There?s an old adage that says, ?Don?t cry over split milk.?  Nevertheless, the UN Food and Agriculture Organization says economic losses from spilt and spoiled milk in East Africa and the Near East average 90-million dollars a year. 


The FAO has conducted the first-ever analyses of economic losses in Africa?s dairy sector.  It?s initially concentrating on Kenya, Uganda, Tanzania and Ethiopia on the continent, as well as Syria.


Anthony Bennett of the agency?s Animal Production and Health Division is the coordinator of the project.


He says, "The biggest loss actually occurs at the smallholder farmer level.  We?ve quantified losses and we?ve basically found that the biggest losses are occurring at the farm level.  The second highest loss area is milk preservation, collection, transportation. And the third is in the processing."


He says milk production can play a big role strengthening household security and reducing poverty.  It?s estimated that for every 100 of liters of milk produced locally in East Africa, up to five jobs are created in related industries.


Mr. Bennett says, "Small-scale farmers depend on milk for a lot of their income. We?re talking about farmers who typically have one, two or three milking animals.  Those farmers, they depend on milk to survive.  They depend on milk to pay their education fees for their children.  They depend on milk to pay for basic health care services.  If they?re losing a lot of money, and they are losing a lot of money, this means that their income is being reduced."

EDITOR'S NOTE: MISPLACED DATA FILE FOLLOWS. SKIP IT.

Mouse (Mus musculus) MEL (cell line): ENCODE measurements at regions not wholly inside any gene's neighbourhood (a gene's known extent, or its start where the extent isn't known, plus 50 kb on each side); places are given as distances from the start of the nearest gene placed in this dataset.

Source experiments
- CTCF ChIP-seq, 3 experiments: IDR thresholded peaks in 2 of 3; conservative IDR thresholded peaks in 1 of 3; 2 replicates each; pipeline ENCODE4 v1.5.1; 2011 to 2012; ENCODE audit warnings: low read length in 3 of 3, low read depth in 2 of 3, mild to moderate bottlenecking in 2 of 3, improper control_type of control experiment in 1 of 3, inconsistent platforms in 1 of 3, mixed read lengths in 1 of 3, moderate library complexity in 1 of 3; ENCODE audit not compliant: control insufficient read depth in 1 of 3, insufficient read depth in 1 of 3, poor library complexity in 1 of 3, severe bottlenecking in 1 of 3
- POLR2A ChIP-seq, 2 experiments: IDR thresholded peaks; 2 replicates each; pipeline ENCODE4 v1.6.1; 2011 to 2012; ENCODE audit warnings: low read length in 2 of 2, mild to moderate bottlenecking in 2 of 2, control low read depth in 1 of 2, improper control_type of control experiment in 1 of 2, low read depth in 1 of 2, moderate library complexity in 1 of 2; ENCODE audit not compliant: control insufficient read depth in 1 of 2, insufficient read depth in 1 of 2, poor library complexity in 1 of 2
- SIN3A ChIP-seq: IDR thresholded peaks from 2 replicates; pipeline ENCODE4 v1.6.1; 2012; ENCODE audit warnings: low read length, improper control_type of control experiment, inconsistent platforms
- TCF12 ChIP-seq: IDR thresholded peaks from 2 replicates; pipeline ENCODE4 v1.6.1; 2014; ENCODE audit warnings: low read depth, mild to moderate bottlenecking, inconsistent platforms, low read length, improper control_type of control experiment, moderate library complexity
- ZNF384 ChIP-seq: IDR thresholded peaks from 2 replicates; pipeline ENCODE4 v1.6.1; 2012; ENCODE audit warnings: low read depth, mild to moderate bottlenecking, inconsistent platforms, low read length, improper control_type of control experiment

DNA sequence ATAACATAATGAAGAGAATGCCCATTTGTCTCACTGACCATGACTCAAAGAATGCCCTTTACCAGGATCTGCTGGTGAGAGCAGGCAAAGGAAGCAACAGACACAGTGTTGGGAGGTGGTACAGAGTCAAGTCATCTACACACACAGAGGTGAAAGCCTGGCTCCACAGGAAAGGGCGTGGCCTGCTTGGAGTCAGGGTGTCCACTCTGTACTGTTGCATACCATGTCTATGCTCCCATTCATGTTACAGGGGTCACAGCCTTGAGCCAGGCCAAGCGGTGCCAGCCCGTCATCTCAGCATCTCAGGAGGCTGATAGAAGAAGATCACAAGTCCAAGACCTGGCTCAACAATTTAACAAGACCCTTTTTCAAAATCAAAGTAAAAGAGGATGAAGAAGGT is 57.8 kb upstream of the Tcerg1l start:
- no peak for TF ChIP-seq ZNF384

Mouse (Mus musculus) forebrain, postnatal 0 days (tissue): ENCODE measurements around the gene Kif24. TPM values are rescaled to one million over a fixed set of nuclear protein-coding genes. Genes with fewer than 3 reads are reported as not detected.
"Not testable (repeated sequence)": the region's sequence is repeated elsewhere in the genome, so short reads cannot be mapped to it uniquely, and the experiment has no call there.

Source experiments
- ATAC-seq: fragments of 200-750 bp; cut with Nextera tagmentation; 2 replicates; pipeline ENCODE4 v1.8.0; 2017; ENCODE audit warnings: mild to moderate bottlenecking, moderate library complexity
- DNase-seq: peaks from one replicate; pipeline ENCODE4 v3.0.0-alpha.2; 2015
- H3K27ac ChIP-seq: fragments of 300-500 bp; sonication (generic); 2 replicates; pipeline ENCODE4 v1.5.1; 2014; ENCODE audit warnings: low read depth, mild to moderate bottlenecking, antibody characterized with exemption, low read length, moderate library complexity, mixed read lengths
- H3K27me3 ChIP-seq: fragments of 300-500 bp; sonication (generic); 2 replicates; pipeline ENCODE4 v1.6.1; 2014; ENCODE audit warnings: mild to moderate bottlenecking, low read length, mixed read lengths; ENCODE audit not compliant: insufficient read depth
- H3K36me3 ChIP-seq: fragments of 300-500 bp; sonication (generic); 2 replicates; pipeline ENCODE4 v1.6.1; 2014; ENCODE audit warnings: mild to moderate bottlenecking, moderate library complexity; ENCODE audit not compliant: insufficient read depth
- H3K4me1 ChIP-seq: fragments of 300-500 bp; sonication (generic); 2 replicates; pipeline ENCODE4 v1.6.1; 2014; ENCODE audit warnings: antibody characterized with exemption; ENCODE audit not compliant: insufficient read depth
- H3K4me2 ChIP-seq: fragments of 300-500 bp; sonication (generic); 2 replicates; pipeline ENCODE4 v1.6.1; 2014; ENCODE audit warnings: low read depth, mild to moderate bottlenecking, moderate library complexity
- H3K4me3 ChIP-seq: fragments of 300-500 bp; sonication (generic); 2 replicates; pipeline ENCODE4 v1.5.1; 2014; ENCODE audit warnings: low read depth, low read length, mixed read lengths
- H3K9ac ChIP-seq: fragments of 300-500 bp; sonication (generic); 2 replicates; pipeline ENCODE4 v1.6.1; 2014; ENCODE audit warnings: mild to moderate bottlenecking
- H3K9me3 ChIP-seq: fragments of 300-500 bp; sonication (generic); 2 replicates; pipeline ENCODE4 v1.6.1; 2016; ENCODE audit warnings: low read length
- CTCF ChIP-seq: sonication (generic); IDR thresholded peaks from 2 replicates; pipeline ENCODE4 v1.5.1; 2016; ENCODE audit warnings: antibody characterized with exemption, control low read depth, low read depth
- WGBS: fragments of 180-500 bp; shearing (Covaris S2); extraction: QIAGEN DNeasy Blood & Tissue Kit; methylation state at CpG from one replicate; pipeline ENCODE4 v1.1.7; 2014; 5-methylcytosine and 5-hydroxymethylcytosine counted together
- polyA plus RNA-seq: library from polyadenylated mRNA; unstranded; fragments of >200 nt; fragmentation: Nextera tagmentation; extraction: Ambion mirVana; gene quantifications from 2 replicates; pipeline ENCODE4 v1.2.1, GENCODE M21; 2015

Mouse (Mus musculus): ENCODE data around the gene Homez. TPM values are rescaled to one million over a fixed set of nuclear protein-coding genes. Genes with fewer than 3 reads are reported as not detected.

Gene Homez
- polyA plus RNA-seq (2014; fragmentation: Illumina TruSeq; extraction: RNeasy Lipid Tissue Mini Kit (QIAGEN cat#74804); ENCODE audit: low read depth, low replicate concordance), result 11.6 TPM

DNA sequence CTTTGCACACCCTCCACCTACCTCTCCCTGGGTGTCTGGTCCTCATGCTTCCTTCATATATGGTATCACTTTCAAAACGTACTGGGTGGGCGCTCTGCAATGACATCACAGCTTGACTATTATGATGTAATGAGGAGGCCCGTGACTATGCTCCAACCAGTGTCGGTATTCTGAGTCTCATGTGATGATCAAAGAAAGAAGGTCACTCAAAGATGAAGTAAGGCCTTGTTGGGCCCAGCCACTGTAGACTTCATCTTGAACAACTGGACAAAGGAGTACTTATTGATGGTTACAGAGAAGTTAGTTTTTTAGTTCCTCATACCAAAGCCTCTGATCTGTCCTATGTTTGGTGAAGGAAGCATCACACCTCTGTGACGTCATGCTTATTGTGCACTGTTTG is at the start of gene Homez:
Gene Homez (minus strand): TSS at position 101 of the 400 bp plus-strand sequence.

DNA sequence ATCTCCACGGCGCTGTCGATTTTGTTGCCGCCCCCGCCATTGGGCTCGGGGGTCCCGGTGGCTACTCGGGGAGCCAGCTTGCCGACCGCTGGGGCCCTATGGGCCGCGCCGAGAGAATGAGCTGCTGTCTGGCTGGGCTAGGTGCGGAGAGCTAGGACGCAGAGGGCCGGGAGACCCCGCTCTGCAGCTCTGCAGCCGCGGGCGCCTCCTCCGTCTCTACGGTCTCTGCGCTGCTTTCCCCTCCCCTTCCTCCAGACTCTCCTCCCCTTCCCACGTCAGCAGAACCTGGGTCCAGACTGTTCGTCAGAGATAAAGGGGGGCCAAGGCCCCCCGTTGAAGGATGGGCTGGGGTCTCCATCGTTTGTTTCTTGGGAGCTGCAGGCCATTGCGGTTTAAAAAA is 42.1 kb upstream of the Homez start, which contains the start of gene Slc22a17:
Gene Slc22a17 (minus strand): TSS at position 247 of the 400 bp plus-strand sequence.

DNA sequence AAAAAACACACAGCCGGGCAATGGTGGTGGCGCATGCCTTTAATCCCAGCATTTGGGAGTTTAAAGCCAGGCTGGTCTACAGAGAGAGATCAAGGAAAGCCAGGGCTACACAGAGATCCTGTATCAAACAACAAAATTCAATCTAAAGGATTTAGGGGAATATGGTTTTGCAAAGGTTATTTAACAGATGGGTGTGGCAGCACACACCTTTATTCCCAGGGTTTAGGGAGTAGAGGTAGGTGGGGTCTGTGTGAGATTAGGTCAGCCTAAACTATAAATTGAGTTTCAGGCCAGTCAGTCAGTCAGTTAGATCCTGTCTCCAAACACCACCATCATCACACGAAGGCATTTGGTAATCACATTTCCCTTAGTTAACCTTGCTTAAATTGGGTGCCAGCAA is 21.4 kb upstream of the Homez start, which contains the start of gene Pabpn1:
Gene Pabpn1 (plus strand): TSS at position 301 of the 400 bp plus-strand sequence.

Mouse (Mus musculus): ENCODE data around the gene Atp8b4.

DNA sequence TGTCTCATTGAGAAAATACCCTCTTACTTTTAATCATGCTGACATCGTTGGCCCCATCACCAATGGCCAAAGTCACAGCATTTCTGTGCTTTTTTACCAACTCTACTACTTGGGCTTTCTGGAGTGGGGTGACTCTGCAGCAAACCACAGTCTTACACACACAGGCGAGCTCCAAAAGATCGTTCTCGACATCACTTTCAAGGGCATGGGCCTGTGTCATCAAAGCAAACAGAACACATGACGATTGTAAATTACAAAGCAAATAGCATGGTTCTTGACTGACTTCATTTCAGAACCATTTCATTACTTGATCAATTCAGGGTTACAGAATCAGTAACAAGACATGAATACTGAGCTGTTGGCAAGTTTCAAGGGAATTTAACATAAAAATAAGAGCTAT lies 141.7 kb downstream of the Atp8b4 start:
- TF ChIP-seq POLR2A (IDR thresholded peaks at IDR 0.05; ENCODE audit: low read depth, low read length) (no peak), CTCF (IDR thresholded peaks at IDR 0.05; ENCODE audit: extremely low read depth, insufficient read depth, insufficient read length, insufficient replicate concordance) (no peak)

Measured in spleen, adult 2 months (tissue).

The Food and Agriculture Organization has launched a three-year project to reduce milk losses.  The first step was to consult with farmers, national dairy boards, government officials, industry representatives and others.


"Our stakeholders identified three key areas where we need to take action.  The first one is technology transfer.  The second is training.  And the third is provision of information, " Mr. Bennett says.


The FAO is providing training for small groups of farmers from the East African countries to reduce spillage and spoilage and increase productivity.  For example, showing them how to keep milk cooler to keep it fresh longer.  Or teaching new techniques to produce more cheese.


The FAO estimates the demand for milk in the developing world will double by 2030.  It says helping small-scale farmers increase milk production could reduce milk imports, which grew by more than 40 percent between 1998 and 2001.